#73 – Multiple Namespaces Using Prefixes

You can use multiple namespaces in a XAML file, allowing you to use names from multiple namespaces in the same file.

When you use more than one namespace, you need to associate all but one of the namespaces with a prefix, which you use to qualify names belonging to the prefixed namespaces.  You can include one namespace (the default namespace) that does not include a prefix.

In WPF, two namespaces are typically used:

<Application x:Class="WpfApplication1.App"

In this example, the second namespace uses the “x” prefix, declaring the prefix as part of the xmlns attribute.  All names qualified with the “x” prefix, e.g. x:Class, belong to this namespace.

The first namespace in the example does not include a prefix.  All names in the XAML file not qualified with a prefix are assumed to belong to this namespace–e.g. StartupUri.


#72 – XAML Namespaces

In XAML, a namespace is a collection of names, identified by a URI reference, which are used in XAML documents as element types and attribute names.  (See W3C definition of namespace).

In addition to being just a collection of allowed element and attribute names, a XAML namespace maps this set of names to the corresponding .NET classes in one or more .NET namespaces.

A namespace is uniquely identified by a URI that is typically included as an attribute in the root element in a XAML file, using the xmlns attribute.  The root element must include at least one xmlns attribute.  This attribute defines the namespace that contains definitions of elements and attributes in the XAML file.

The default namespace used in WPF is http://schemas.microsoft.com/winfx/2006/xaml/presentation.

<Window x:Class="WpfApplication1.MainWindow"
             Title="MainWindow" Height="350" Width="525">

See also – XAML Namespaces and Namespace Mapping for WPF XAML

#71 – XAML Files Have A Single Root Element

Each XAML file has exactly one root element, the outermost XAML element.  In WPF, the root element is typically one of:

  • <Page> – A page of content that can be hosted in a browser (System.Windows.Controls.Page)
  • <Window> – A WPF window (System.Windows.Window)
  • <Application> – A WPF application (System.Windows.Application)
  • <ResourceDictionary> – A collection of resources (System.Windows.ResourceDictionary)
  • <UserControl> – A user-defined control (System.Windows.Controls.UserControl)

Root elements also typically include attributes that indicate the namespace(s) used to interpret the content of the XAML file.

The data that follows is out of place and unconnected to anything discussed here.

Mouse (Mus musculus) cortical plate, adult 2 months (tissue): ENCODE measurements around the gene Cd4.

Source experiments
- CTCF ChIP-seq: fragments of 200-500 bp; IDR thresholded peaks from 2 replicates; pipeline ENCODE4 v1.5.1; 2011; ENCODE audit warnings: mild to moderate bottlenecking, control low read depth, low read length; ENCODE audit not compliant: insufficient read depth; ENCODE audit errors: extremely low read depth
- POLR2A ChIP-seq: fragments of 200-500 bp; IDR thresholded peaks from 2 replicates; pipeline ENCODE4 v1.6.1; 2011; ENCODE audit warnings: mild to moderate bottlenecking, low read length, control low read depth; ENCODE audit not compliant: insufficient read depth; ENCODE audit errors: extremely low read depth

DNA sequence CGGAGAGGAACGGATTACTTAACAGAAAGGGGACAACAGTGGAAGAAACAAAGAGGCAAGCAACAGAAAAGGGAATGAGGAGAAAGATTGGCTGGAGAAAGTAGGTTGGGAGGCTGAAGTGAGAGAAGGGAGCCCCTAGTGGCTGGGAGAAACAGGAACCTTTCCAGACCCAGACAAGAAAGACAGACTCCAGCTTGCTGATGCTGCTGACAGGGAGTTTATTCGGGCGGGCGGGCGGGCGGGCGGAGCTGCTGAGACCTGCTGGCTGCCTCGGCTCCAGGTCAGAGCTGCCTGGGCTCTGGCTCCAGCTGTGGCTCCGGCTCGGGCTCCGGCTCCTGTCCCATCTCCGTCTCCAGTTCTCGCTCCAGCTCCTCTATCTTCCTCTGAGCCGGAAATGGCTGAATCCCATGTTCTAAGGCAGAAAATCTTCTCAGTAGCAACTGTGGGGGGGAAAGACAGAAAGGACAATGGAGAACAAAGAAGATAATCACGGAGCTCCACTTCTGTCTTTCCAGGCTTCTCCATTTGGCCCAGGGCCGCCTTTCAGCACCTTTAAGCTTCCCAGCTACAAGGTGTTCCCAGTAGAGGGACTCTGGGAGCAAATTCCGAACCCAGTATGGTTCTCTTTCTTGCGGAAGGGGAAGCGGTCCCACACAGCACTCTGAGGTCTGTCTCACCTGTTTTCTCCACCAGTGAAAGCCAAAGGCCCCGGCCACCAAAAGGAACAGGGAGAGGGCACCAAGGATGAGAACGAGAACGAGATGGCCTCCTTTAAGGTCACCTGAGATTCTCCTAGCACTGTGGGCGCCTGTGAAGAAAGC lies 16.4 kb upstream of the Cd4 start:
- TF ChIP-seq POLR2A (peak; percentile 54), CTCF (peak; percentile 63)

#70 – Specifying Event Handlers in XAML

In addition to setting property values, you can also wire up event handlers in XAML.  You do this by specifying the name of the event and the name of the method in your code-behind that should be called when the event fires.

Here’s an example:

<Button Name="btnClickMe" Content="Click Me" Height="23" Width="75" Click="Button_Click"/>

This wires up this button’s Click event to the Button_Click method in the containing window’s code-behind (.cs) file.

private void Button_Click(object sender, RoutedEventArgs e)

Adding the event handler in XAML is equivalent to doing it in code as follows:

this.btnClickMe.Click += new RoutedEventHandler(Button_Click);

#69 – Internet Explorer Can Interpret XAML Directly

XAML is not code to be executed, but a definition of a user interface that can be parsed by a tool that understands it.  You can load a .xaml file directly into Internet Explorer and it will render the user interface elements defined by the XAML.

For example, consider the following XAML fragment.

<StackPanel xmlns="http://schemas.microsoft.com/winfx/2006/xaml/presentation" >
    <Button Content="Click Me" Height="23" Width="75"/>

You can save this fragment to a .xaml file and load it into Internet Explorer.  The browser will then interpret the XAML and render the user interface that it describes:

#68 – Nesting XAML Elements Expresses Containment

Nesting elements is a fundamental part of XML syntax.  In XAML, nested elements typically expresses containment:

the .NET object corresponding to the child element is contained in the .NET object corresponding to the parent element.

Here’s an example.  The XAML fragment below defines a StackPanel control that contains two Button controls.

<StackPanel Height="100" Name="stackPanel1" Width="200">
    <Button Content="Button" Height="23" Name="button1" Width="75" />
    <Button Content="Button" Height="23" Name="button2" Width="75" />

The structure of the XAML elements (Button as child of StackPanel) mirrors the structure of the actual controls in the user interface (the buttons are children of the StackPanel).

#67 – XAML Attributes Map to Property Values

In the same way that XAML elements map to instances of .NET types, XAML attributes map to properties of those types.

In the example below, we create a new instance of a Button and then specify values for the following properties: Content, Height, Width, Name and Background.

<Button Content="Press Me" Height="23" Name="button2" Width="75" Background="#FFE3E316" />

Note that we set each property by specifying a string, despite the Button object’s properties having different types:

  • Content – object
  • Height – double
  • Width – double
  • Name – string
  • Background – System.Windows.Media.Brush

When the XAML file is processed, the string values will be converted to the appropriate types.